4 Assessing During Close Reading

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Teachers who are focused on their students develop a good idea of their students’ range of existing literacy skills and disciplinary knowledge strengths and needs. They notice the learning that is occurring for their students, and they act on these observations. It is this knowledge that provides the basis for instructional planning. These teachers first identify the instructional purpose, then they plan instruction intended to support students accomplishing that purpose, and then during instruction they continually collect evidence that helps them identify the students who understand well enough to accomplish the lesson purpose as well as those who do not. They gain these insights by watching students as they participate in class discussions, share their written and oral work, self-initiate study of topics that interest them, and select texts for independent reading. They continually assess, and the inferences they make based on the data they collect inform their next instructional steps. This continuous assessment is often referred to as formative assessment, which is assessment for learning and occurs throughout the teaching and learning experience. It is unlike summative assessment, which is assessment of learning and occurs after the teaching and learning have concluded. It follows that formative assessments are most helpful when applied during a close reading, as teachers are able to gauge student learning in real time and make adjustments throughout the lesson to best ensure student understanding and success.

 

5 Understanding What the Text Says Through Differentiated Scaffolds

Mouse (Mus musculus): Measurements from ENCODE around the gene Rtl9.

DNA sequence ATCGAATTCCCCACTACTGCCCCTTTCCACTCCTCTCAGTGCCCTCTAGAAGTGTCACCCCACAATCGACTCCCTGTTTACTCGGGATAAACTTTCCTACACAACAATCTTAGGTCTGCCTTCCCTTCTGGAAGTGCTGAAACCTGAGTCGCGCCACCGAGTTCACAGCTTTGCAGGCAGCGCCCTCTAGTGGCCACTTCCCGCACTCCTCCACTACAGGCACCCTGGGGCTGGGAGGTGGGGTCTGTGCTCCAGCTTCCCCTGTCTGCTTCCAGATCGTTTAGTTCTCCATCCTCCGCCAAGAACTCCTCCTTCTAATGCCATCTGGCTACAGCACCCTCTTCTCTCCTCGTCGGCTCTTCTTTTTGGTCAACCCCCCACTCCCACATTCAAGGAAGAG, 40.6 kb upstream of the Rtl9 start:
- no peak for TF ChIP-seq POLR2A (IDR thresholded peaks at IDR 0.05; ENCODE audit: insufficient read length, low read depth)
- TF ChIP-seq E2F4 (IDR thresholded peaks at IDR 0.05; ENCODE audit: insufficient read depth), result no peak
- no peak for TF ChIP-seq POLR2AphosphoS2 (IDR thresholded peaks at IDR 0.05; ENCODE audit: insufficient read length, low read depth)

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Before students can gain a deep understanding of a text’s meaning and decide whether or to what degree the information is true, they must have a foundational understanding of the ideas and concepts that are literally stated. They must be able to answer questions such as those Adler and Van Doren (1972) identify: “What is this book about as a whole?” and “What is being said in detail, and how?” (pp. 46–47). Text-based questions teachers and students initially ask during close reading and collaborative conversations throughout the reading help focus students on the basic key ideas and concepts within a text. Questions that focus on the text’s language, structure, and meaning stretch the knowledge of the majority of students who, at the conclusion of the close reading, will be ready to use these insights to share and expand their understandings.

Because we know a few students may still need differentiated contingency scaffolds designed to ensure that they will also be successful when closely rereading the text, teachers must decide what scaffolds will help these students gain a basic understanding of the textual information. The contingencies teachers plan should serve as temporary scaffolds to support students in eventually being able to read the initial text and gain an understanding of its meaning. This chapter focuses on the six types of differentiated scaffolds that are designed to enable students to acquire a general understanding of the text and its key details: (1) text-dependent layered questions, (2) graphic organizers, (3) language frames, (4) text chunking, (5) think-alouds, and (6) paired texts. Often explored in a small-group configuration, these scaffolds should push students to revisit the text’s meaning as they identify key details and ideas that, when synthesized, provide a general understanding of the text.